Because Greece has a higher unemployment rate than the rest of the EU and fewer multinational corporations, finding work may take time. The ability to communicate in Greek is frequently required. You may have the best of both worlds if you are hired by a foreign company or you work remotely while living in Greece.

On the other hand, businesses may implement general work schedules to shorten the workweek. Paid leave for permanent employees begins at 20 days per year.

Jobs For US Citizens

There are still some job opportunities in Greece for people who need to speak the language. There are also many industries, with English teaching and tourism having the most vacancies. You can work at an embassy or as an American company’s overseas representative in Greece.

Is Remote Work Possible?

There are still some job opportunities in Greece for people who need to speak the language. There are also many industries, with English teaching and tourism having the most vacancies. You can work at an embassy or as an American company’s overseas representative in Greece.

Con: It Can Be Challenging To Find A Job

Foreigners with a job may have a challenging time finding work in Greece. Even though it is decreasing, Greece’s unemployment rate remains quite high. Companies typically prefer to hire EU citizens over expats outside the EU due to the lengthy procedures involved. While knowing Greek can assist expats in finding work, it does not guarantee employment.

The Most Important Things Every Expat Should Know Before Moving To Greece

  1. Greece is notorious for having one of the worst healthcare systems in Europe, and expatriates have no access to healthcare. As a result, if you intend to live in Greece, you must have private healthcare insurance before moving there.
  2. Every region in Greece has its own building regulations, so what works for one expat may not work for another.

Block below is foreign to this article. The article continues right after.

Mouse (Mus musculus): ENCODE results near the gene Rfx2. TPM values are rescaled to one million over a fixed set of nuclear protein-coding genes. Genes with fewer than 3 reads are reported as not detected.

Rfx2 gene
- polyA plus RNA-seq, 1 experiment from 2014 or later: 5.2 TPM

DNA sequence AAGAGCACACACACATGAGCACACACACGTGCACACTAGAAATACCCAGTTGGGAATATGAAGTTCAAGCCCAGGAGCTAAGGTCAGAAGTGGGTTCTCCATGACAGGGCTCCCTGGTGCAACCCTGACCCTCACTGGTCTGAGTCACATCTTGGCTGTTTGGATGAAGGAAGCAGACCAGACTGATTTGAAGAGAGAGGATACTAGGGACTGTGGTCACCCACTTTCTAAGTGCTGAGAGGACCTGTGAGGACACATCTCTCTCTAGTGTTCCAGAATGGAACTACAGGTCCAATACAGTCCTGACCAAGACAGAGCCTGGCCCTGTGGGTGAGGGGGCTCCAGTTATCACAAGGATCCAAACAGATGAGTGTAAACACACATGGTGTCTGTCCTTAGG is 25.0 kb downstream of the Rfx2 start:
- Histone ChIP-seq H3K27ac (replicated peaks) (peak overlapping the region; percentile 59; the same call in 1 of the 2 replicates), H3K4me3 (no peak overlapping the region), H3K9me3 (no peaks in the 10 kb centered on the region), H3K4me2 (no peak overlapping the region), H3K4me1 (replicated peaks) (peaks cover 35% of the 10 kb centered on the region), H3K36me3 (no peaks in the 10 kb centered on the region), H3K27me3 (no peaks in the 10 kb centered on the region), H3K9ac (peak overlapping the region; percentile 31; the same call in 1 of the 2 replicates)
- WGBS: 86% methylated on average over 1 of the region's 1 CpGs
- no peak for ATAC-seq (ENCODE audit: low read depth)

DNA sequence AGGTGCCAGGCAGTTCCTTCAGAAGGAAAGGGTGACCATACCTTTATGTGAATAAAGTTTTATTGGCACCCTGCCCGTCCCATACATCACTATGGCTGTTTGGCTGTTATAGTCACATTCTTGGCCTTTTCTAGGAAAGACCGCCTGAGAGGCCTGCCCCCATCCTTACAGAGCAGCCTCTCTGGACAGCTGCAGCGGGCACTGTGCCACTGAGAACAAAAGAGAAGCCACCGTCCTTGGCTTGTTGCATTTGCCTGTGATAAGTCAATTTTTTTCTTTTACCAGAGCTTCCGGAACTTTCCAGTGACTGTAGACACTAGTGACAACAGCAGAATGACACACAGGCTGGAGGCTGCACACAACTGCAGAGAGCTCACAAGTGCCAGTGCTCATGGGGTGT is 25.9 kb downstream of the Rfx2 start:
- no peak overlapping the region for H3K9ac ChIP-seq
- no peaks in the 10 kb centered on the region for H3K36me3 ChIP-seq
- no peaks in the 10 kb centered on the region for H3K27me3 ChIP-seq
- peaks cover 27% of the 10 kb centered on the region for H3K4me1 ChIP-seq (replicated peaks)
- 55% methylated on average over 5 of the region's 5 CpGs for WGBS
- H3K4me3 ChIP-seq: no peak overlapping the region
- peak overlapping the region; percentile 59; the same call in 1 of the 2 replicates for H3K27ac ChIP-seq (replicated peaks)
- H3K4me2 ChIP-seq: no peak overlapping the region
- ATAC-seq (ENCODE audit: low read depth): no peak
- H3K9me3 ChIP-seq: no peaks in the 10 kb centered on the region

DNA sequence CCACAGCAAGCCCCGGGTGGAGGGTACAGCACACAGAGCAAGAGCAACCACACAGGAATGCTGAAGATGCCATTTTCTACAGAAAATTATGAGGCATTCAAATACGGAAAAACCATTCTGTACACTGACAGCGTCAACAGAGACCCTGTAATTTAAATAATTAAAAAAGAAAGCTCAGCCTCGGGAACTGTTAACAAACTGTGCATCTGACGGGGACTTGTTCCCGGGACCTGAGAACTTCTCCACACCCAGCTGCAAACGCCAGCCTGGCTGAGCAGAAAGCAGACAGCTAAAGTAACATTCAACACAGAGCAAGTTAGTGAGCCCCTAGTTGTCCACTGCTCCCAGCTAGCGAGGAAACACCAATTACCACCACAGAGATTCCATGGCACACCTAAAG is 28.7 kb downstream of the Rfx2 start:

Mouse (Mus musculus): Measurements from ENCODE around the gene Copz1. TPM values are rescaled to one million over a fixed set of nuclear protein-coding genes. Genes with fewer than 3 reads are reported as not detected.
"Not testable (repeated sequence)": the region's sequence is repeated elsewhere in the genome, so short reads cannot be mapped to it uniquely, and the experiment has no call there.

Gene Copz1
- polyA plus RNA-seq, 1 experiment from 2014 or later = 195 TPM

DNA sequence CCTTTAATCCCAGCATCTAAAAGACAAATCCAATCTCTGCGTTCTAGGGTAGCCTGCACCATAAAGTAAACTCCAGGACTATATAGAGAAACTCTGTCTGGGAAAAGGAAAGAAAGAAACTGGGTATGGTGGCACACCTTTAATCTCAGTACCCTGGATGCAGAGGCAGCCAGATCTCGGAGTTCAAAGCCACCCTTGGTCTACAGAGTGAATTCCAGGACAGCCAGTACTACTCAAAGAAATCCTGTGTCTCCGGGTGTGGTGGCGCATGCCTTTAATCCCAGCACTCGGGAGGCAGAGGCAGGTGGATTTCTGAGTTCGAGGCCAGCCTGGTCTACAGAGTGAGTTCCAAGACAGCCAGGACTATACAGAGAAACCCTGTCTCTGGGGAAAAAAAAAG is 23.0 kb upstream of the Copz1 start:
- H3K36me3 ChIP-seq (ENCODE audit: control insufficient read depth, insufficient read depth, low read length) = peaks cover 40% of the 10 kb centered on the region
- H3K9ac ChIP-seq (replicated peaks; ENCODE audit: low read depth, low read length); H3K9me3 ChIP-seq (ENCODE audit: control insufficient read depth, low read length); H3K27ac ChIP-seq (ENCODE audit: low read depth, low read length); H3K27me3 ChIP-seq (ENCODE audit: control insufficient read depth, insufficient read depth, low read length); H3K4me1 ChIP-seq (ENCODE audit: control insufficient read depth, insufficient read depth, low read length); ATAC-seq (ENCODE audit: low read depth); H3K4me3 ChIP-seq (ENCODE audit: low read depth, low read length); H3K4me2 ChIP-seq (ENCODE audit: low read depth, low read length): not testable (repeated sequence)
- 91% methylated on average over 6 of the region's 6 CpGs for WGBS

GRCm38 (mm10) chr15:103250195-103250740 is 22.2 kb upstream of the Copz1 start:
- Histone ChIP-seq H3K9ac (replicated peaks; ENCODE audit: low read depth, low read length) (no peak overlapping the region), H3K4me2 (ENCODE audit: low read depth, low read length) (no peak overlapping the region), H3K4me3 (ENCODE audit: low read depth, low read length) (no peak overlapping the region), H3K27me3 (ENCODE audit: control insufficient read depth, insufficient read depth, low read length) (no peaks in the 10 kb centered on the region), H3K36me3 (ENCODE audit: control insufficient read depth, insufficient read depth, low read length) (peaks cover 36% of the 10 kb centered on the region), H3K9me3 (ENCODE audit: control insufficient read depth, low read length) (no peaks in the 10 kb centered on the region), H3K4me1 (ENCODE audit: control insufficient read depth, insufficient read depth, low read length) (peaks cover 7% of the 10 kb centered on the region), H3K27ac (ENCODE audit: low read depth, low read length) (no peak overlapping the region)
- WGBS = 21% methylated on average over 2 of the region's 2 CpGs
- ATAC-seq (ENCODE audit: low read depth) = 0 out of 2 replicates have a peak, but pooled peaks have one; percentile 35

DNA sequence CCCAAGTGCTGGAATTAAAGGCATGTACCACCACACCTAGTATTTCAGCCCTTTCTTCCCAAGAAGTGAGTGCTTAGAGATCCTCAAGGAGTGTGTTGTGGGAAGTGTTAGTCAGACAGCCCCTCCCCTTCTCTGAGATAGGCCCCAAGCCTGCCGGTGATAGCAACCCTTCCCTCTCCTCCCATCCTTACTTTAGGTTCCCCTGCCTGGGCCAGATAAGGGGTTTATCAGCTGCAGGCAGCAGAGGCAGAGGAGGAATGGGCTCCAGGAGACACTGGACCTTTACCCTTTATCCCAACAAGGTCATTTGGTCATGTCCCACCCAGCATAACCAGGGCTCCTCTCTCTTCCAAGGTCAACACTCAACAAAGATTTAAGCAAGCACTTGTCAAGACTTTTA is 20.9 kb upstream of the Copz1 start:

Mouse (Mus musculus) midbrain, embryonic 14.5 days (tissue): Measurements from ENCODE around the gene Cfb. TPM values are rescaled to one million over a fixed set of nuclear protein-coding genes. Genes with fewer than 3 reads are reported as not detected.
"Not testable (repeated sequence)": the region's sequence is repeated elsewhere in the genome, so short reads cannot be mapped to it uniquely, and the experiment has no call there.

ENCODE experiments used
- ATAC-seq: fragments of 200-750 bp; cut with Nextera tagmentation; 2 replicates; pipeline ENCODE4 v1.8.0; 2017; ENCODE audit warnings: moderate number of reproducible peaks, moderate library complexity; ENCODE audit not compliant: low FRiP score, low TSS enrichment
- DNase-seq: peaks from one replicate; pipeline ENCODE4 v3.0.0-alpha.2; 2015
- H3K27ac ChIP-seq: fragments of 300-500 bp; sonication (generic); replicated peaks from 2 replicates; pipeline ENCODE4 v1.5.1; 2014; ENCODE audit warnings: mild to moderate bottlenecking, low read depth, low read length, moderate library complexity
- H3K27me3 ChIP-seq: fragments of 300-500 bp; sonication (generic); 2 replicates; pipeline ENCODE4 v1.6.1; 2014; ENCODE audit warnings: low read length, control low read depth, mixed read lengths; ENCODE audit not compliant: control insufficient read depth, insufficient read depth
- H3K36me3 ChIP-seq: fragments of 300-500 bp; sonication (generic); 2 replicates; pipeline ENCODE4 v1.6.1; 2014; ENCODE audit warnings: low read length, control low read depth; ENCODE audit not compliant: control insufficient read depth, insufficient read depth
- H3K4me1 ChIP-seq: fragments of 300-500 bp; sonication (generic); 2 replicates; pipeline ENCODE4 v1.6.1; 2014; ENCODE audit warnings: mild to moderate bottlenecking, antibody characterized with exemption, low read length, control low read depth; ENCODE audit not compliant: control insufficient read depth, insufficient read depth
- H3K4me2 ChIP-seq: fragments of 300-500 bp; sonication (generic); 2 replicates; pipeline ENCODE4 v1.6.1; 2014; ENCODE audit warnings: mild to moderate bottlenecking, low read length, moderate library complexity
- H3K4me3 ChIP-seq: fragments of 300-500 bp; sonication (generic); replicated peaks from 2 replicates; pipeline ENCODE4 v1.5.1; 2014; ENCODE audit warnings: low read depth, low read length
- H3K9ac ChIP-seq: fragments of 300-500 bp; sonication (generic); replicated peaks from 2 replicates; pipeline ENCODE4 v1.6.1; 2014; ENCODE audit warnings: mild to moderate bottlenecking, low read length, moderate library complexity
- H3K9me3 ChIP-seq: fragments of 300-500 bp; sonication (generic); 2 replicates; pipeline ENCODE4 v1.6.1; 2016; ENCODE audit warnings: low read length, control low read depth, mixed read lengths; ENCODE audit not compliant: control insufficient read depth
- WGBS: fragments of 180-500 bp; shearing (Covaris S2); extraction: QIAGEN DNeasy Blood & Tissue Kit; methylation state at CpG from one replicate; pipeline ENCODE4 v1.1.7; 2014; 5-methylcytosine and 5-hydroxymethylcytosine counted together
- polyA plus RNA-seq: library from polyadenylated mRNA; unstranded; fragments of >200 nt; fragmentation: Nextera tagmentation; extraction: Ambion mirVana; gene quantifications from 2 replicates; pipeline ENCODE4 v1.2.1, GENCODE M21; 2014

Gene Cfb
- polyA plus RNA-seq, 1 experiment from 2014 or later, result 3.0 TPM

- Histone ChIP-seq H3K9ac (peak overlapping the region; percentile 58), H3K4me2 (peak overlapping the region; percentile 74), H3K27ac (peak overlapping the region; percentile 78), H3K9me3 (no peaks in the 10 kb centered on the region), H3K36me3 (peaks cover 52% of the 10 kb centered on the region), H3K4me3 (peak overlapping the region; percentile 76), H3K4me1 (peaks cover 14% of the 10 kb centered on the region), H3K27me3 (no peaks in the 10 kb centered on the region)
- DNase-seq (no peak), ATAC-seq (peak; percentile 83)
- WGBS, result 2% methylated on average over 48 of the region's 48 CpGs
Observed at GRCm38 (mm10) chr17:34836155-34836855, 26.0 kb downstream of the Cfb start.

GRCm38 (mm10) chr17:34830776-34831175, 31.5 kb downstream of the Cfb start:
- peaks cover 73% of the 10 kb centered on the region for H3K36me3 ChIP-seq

3. Before relocating to Greece, you should know that payments are almost entirely made in cash, in Euros. Hotels usually accept credit cards, but most other local establishments, including tavernas, cafes, taxis, kiosks, street vendors, and other types of shops, only accept cash.
  4. Because most of Greece’s sewerage systems need to be developed, you should not flush toilet paper down the toilet. It should be placed in a different bin.
  5. In Greek culture, Tuesday the 13th is unlucky, not Friday the 13th.
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Frequently Asked Questions

Is Greece A Good Place To Live For Americans?

Greece is frequently relatively safe, with little serious crime. Although Athens is frequently more expensive than the rest of the country, it has one of the lowest living costs in the European Union.

Where Do American Expats Live In Greece?

Creta’s multinational community has grown steadily over the last 30 years. There is a much stronger sense of community and support from fellow expats here than on the mainland. As a result, Crete is, without a doubt, one of the best places in Greece for expats to live.

How Much Money Do I Need To Live Comfortably In Greece?

In general, a €2,000 monthly budget, which includes average monthly expenses and rent for a one-bedroom apartment in Athens’ city center, will allow you to live comfortably.